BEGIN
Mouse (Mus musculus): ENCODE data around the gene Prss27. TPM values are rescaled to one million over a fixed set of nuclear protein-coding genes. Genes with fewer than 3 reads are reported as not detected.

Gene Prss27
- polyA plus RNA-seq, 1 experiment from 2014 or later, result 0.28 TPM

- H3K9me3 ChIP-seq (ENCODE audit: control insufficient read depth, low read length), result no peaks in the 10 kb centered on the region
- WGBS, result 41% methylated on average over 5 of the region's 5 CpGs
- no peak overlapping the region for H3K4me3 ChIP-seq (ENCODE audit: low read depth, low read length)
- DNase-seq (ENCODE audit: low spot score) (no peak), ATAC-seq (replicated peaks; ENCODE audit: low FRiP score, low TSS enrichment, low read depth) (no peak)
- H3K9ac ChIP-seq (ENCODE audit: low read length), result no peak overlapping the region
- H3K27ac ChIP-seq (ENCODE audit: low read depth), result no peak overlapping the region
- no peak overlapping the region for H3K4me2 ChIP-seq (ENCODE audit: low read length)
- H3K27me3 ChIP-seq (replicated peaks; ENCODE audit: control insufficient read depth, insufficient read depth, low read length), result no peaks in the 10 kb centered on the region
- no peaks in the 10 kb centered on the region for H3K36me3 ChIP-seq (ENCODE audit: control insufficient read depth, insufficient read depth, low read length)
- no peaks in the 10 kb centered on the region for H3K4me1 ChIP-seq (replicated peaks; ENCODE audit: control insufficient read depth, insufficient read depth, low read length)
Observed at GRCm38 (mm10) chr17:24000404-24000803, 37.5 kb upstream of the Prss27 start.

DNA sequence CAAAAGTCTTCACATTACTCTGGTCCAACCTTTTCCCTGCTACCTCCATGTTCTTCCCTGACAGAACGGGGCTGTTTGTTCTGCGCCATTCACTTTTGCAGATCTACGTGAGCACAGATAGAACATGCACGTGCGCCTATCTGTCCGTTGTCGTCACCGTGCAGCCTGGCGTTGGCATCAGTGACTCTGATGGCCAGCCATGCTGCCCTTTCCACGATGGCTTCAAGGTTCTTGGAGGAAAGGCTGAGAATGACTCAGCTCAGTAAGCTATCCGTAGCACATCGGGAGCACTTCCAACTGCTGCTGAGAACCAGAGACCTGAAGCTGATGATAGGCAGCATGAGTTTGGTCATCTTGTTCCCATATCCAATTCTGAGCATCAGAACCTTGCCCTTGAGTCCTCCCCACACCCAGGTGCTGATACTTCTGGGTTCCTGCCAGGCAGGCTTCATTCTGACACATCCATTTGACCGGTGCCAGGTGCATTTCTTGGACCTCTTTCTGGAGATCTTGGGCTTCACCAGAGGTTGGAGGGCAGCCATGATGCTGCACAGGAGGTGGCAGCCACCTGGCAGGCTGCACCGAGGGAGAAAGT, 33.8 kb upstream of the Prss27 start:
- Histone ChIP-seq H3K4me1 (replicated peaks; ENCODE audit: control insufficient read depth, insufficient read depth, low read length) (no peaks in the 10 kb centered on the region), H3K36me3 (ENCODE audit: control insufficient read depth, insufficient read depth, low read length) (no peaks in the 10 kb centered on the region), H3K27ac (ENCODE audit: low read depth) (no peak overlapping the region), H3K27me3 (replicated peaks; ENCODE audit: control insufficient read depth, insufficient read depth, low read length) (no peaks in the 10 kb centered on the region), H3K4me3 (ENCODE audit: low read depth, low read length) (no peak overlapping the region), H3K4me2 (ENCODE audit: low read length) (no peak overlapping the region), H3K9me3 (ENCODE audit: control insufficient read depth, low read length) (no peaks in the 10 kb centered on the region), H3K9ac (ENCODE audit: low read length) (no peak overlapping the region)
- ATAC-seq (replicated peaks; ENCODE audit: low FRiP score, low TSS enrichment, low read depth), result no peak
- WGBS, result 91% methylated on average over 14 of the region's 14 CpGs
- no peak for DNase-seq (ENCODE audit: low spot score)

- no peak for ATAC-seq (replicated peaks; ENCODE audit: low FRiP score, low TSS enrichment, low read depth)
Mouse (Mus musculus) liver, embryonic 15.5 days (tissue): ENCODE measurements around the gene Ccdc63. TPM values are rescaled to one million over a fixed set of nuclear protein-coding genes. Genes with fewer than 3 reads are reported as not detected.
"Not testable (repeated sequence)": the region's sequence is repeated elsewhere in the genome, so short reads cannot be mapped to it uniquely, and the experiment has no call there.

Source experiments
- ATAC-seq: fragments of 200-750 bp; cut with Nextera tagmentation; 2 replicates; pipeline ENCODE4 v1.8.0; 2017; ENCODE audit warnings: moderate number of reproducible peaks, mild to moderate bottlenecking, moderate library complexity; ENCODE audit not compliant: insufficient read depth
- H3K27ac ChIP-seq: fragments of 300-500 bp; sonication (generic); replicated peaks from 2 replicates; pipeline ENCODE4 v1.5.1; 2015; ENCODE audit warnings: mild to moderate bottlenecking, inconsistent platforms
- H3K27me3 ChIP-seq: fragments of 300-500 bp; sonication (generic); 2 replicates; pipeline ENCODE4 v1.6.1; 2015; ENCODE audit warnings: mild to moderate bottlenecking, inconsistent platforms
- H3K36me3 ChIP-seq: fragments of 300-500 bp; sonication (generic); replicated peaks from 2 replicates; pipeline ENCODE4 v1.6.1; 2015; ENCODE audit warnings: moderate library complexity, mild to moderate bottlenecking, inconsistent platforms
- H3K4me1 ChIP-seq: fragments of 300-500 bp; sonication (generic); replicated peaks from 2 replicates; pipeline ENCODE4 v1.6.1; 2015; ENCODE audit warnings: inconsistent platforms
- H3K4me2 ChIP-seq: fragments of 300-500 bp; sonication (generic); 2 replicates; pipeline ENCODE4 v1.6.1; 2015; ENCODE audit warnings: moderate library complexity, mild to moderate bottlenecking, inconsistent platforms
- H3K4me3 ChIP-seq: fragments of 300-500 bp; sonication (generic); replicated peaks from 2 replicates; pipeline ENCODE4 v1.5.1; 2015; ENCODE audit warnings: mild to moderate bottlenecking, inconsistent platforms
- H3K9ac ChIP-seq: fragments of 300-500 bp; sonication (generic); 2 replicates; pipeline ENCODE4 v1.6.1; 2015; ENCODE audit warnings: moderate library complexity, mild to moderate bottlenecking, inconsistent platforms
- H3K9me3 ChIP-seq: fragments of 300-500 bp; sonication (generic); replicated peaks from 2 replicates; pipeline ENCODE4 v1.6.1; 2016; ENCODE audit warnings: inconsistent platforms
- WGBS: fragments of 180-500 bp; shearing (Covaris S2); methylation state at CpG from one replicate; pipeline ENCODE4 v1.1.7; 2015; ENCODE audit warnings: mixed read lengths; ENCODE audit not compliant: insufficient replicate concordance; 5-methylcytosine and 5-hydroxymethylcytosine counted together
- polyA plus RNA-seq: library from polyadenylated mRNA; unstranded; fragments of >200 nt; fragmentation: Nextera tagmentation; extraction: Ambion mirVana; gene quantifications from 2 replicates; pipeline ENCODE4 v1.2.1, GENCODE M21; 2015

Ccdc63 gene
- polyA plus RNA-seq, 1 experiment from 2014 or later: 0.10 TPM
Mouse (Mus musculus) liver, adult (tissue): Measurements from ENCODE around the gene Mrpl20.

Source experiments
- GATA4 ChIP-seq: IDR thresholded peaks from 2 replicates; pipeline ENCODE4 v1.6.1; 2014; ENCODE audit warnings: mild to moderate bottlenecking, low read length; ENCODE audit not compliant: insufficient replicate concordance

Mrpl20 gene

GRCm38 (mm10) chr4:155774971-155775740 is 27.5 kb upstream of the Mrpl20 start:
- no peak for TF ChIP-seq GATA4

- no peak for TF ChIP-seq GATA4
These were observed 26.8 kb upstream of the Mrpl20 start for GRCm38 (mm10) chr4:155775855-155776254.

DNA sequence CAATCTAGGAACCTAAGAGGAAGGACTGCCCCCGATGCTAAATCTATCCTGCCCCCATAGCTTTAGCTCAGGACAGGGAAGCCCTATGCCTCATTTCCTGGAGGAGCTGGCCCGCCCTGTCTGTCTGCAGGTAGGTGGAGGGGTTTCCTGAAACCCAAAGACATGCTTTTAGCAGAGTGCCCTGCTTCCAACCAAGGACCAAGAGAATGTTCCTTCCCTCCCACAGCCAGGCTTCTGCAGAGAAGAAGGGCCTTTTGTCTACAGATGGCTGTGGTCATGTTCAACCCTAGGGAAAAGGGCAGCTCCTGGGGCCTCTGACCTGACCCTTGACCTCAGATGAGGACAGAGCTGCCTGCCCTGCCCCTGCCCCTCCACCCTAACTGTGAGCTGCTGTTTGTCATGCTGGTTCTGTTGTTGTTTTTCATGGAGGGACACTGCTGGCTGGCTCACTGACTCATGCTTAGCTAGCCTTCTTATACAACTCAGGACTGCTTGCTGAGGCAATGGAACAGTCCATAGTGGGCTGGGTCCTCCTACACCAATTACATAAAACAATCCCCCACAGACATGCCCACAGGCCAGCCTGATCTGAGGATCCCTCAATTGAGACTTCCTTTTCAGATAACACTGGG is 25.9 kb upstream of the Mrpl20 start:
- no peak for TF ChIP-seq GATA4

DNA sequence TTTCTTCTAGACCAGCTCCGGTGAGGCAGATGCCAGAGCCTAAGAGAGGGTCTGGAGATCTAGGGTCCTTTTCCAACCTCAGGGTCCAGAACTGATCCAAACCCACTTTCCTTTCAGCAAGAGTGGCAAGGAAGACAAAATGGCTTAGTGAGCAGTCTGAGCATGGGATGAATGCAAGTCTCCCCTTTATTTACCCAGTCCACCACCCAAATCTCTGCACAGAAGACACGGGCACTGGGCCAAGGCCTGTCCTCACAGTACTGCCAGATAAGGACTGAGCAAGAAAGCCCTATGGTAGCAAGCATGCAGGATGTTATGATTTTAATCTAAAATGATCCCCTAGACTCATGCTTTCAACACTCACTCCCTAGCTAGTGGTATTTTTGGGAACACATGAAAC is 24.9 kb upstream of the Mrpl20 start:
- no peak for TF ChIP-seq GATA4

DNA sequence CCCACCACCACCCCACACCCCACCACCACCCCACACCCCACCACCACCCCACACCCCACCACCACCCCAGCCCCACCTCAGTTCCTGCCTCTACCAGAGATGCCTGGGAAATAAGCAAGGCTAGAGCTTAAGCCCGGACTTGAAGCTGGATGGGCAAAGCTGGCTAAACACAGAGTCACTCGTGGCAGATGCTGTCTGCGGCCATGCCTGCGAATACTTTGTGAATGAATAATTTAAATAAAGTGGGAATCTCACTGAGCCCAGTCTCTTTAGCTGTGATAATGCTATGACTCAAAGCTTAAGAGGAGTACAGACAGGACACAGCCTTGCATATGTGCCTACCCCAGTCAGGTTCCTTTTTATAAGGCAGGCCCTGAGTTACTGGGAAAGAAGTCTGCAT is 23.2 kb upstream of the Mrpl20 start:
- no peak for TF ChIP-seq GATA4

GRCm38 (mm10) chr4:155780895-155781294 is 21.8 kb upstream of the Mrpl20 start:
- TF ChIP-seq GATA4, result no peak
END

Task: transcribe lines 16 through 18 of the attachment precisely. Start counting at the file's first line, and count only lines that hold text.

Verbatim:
- Histone ChIP-seq H3K4me1 (replicated peaks; ENCODE audit: control insufficient read depth, insufficient read depth, low read length) (no peaks in the 10 kb centered on the region), H3K36me3 (ENCODE audit: control insufficient read depth, insufficient read depth, low read length) (no peaks in the 10 kb centered on the region), H3K27ac (ENCODE audit: low read depth) (no peak overlapping the region), H3K27me3 (replicated peaks; ENCODE audit: control insufficient read depth, insufficient read depth, low read length) (no peaks in the 10 kb centered on the region), H3K4me3 (ENCODE audit: low read depth, low read length) (no peak overlapping the region), H3K4me2 (ENCODE audit: low read length) (no peak overlapping the region), H3K9me3 (ENCODE audit: control insufficient read depth, low read length) (no peaks in the 10 kb centered on the region), H3K9ac (ENCODE audit: low read length) (no peak overlapping the region)
- ATAC-seq (replicated peaks; ENCODE audit: low FRiP score, low TSS enrichment, low read depth), result no peak
- WGBS, result 91% methylated on average over 14 of the region's 14 CpGs